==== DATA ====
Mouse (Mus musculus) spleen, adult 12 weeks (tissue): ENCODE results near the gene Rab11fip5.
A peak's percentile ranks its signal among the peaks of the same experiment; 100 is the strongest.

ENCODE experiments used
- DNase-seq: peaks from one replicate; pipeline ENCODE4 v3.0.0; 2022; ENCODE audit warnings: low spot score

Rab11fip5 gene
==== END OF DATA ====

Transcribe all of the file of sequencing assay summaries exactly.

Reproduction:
Mouse (Mus musculus) spleen, adult 12 weeks (tissue): ENCODE results near the gene Rab11fip5.
A peak's percentile ranks its signal among the peaks of the same experiment; 100 is the strongest.

ENCODE experiments used
- DNase-seq: peaks from one replicate; pipeline ENCODE4 v3.0.0; 2022; ENCODE audit warnings: low spot score

Rab11fip5 gene